Pacific Island Legal Institute Reception and Exhibit

Summary of the Pacific Island Legal Institute Exhibit

This exhibit features a history of the Pacific Island Legal Institute, which convenes judges from Pacific Island nations to exchange and build knowledge on legal matters in their region. 

The first part of the exhibit begins with photographs from the first South Pacific Judicial Conference (SPJC), which took place in Apia, Samoa in 1972.  This conference led the way to subsequent gatherings, such as until 2003, when Judges from Pacific Island nations engaged in conversation and debate with American, French, and British judges regarding topics such as judicial independence, criminal law, judicial education, and the relationship between customary law and western law. Each conference's program booklets document the topics discussed and attendees according to year along a timeline across the photographs of the first SPJC.  The materials are from the U.S. Ninth Circuit Court Archives,  the University of Hawaiʻi School of Law Libraryʻs Samuel P. King Collection, the Jon Van Dyke Archives, and the Pacific Island Committee Archive.  

The second part of the exhibit then continues to feature the quote of C.J. William S. Richardson stated during the 2nd SPJC in 1975:   

"In the ancient past, our ancestors had frequent contact with each other, but these relations have almost disappeared, and we have become isolated by war and nationalism.  Today, we've chosen to end this isolation, at least in the judicial field, knowing that the peoples of the world could attain peace and harmony by meeting and exchanging ideas regarding our legal systems..."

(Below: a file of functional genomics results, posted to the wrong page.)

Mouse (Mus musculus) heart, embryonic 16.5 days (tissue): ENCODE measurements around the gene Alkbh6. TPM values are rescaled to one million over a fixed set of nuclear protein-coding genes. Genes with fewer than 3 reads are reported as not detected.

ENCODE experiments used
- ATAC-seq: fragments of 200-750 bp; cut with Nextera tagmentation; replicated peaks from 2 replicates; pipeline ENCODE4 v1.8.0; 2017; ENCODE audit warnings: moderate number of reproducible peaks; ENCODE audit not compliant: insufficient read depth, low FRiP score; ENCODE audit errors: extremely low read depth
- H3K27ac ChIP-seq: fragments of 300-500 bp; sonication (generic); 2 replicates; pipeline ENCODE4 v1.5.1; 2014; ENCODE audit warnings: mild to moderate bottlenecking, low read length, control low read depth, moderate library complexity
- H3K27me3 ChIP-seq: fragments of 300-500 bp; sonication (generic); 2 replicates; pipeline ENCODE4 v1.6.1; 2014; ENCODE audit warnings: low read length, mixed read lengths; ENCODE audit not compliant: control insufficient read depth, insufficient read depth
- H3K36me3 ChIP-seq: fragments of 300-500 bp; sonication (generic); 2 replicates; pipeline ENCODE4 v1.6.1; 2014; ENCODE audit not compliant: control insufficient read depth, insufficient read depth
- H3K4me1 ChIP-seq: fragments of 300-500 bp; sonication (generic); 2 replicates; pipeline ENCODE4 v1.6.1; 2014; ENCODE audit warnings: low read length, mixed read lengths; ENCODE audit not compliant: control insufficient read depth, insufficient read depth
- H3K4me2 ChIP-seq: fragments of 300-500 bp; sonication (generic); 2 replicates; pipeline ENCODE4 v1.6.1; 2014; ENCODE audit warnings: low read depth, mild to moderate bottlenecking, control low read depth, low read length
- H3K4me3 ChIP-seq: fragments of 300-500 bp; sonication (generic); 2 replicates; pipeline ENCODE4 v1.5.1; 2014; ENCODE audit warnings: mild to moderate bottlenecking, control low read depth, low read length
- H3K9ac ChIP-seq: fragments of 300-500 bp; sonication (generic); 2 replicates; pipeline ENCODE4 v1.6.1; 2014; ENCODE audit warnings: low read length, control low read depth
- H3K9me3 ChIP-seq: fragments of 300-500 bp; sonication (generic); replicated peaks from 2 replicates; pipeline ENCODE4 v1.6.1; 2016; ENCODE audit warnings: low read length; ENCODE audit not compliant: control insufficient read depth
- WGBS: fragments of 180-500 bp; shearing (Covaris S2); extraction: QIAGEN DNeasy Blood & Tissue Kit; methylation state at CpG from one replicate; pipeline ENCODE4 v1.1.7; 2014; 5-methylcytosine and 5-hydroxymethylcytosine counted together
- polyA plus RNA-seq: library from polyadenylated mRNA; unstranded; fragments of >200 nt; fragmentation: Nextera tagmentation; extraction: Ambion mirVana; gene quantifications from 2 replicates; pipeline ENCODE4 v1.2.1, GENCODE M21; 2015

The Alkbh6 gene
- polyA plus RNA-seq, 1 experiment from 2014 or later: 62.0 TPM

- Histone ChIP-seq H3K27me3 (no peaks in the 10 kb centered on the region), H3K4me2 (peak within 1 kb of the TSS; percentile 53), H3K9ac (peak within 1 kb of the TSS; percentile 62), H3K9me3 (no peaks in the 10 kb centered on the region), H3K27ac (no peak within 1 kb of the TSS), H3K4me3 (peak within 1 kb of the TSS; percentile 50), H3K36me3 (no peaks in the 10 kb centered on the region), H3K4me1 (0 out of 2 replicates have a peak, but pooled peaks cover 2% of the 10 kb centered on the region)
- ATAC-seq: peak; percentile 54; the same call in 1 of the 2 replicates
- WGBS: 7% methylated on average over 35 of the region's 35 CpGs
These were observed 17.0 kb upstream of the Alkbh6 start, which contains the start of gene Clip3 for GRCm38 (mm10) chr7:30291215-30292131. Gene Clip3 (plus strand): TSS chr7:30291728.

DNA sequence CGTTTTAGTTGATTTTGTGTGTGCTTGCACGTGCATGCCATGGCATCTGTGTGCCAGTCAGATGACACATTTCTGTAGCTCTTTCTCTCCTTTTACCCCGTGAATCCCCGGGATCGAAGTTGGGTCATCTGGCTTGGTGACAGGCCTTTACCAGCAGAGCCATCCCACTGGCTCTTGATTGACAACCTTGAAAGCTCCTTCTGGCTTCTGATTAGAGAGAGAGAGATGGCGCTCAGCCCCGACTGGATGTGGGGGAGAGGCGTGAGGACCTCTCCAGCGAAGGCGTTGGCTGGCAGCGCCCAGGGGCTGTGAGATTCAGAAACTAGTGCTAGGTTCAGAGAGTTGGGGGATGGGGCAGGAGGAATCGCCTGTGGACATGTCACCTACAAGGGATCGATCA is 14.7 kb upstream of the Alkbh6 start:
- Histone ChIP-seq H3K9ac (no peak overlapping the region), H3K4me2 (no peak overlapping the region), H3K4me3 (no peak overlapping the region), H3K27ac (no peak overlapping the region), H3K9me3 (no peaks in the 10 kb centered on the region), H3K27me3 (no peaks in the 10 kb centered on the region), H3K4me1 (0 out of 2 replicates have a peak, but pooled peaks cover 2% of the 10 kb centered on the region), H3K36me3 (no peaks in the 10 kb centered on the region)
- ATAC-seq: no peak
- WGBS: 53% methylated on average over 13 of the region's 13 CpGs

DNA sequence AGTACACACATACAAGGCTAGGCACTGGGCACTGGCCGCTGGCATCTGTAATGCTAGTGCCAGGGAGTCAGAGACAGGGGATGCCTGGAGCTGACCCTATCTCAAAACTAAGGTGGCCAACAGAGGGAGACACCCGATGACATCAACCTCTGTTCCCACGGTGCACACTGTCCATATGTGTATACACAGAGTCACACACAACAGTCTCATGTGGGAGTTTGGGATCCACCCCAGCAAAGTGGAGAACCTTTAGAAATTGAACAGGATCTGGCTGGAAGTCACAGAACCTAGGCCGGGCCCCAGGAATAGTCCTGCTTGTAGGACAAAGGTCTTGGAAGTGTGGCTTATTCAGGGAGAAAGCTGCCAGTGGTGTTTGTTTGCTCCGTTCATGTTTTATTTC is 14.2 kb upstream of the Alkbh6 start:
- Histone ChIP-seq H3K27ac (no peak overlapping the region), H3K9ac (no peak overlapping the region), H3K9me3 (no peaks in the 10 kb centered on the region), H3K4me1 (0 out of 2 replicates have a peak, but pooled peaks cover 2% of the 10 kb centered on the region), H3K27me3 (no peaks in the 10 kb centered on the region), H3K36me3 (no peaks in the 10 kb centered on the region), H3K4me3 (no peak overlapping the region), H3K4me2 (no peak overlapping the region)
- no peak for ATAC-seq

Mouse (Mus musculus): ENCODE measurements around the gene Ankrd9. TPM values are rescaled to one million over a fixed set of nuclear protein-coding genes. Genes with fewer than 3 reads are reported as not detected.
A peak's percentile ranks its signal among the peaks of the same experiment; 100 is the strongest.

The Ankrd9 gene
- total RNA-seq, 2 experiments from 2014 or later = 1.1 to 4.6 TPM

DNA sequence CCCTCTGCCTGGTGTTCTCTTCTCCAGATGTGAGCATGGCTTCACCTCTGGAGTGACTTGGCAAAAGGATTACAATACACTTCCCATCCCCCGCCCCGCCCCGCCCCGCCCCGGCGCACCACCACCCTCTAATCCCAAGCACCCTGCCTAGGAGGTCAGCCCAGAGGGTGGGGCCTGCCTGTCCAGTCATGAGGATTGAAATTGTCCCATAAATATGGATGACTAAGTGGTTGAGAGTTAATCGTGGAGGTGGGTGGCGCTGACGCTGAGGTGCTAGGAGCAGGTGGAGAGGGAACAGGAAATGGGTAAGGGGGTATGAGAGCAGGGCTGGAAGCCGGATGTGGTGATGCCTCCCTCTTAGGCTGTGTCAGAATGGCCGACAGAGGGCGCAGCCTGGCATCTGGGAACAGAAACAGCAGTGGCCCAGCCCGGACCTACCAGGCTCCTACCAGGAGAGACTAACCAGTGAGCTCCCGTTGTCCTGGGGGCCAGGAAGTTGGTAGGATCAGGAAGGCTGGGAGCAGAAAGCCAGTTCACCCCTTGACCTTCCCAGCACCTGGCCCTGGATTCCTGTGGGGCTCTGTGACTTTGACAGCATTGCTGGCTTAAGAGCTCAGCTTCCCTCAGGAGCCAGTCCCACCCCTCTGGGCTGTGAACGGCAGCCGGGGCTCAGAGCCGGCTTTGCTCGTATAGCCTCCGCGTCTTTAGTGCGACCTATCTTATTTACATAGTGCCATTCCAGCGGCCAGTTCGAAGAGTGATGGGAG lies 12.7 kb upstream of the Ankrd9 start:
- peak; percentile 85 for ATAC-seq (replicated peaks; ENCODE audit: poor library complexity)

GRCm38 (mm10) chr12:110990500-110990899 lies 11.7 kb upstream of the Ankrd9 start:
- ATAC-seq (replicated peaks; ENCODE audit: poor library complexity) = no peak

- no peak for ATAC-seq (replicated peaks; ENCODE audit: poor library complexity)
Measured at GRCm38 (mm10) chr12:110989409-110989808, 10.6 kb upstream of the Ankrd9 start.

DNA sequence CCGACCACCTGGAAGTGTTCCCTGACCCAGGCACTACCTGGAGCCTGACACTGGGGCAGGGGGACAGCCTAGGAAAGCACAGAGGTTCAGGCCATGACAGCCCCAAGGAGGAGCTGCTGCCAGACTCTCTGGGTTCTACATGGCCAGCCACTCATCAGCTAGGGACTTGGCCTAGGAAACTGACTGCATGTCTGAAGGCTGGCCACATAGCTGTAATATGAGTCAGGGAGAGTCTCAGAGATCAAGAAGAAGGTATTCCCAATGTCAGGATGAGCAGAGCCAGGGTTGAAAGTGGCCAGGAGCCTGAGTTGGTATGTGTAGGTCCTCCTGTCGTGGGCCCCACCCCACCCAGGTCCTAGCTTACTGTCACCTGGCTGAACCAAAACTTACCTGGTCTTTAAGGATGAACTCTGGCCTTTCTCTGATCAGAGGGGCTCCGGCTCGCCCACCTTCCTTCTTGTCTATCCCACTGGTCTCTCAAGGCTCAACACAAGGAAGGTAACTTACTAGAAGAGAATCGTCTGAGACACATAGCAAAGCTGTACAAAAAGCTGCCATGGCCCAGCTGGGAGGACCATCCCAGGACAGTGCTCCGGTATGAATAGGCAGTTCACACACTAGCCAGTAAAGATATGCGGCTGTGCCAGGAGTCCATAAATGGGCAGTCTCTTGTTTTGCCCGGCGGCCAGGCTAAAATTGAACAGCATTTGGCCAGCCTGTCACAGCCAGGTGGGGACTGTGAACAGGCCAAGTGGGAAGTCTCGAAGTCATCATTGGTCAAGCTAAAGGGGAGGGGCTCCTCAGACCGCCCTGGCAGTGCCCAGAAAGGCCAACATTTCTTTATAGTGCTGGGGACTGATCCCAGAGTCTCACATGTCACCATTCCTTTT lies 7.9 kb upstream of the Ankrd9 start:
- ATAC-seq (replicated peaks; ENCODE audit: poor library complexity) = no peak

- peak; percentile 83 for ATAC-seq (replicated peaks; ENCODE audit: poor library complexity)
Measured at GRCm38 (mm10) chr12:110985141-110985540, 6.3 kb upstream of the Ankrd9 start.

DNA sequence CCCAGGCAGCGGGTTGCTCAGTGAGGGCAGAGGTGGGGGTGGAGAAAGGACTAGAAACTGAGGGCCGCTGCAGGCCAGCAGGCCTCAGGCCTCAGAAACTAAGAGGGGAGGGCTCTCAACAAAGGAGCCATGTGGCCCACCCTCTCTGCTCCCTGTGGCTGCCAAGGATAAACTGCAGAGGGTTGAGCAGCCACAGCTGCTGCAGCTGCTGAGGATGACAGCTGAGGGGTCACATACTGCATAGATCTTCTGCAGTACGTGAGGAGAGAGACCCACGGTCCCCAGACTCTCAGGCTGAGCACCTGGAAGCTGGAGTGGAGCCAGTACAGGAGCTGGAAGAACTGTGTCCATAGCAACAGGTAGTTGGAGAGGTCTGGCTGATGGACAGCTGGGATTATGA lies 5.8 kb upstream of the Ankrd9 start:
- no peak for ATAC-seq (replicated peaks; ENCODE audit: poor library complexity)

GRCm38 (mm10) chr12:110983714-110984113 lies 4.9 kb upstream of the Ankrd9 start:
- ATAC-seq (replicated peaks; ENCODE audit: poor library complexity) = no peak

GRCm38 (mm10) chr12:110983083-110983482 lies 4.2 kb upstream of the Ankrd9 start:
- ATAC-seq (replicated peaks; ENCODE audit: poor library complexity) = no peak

(Berkley-Coats et al 2009). 

This quote sets the framework for thematic groupings of archival documents discussing the pre-western relations of Pacific Island nations of Palau, Yap, Chuuk, Pohnpei, Kosrae, the Marshall Islands, American Samoa and Hawaii, their colonial jurisdictions, and the post-colonial issues that underlie the exchange between Pacific Island and Western Judges brought together through the SPJC.  Judicial education institutes were seen as an initiative for Pacific Island judges to exchange and develop knowledge about judicial development on their island, as they dealt with ways to balance their own traditional and customary laws with introduced foreign laws and its effects. 

The William S. Richardson School of Law's own Pacific Island Legal Institutes, such as January 2019's week-long program, are an example of the ongoing judicial education efforts to gather lay judges of the Pacific Islands for education in western (American) legal systems, while also being in a cultural context sensitive to Indigenous customary laws and the politics within colonial jurisdictions. A recording of the dialogue across Law Professors, Students, and visiting Judges from Micronesia & American Samoa have been recorded in  Community Testimonies

The materials of this exhibit are from the Law Libraryʻs Samuel P. King, Jon Van Dyke, and the Pacific Island Committee Archival Collections.  

Please view the different themes of the exhibit:

The History of the South Pacific Judicial Conference

C.J. W.S. Richardson's Quote at the Second South Pacific Judicial Conference

Community Testimonies


While this exhibit was designed by Ellen-Rae Cachola, Ph.D., it would not have executed without the assistance of Mia Sen, Robert Landgraf, Carolyn Phapakdy, Gian Lazo, Dat Vo, Taylor Brack and Storm Stoker. Gratitude is also extended to the Law Library Staff, Law School Administration, Minara Mordecai and Dr. Troy Andrade for their collaboration in the program.

Acknowledgements and Bibliography

Media Coverage

Cachola, Ellen-Rae. (2019). "Law Library Features Archives on Pacific Judicial Histories," University of Hawaiʻi at Mānoa Law Library.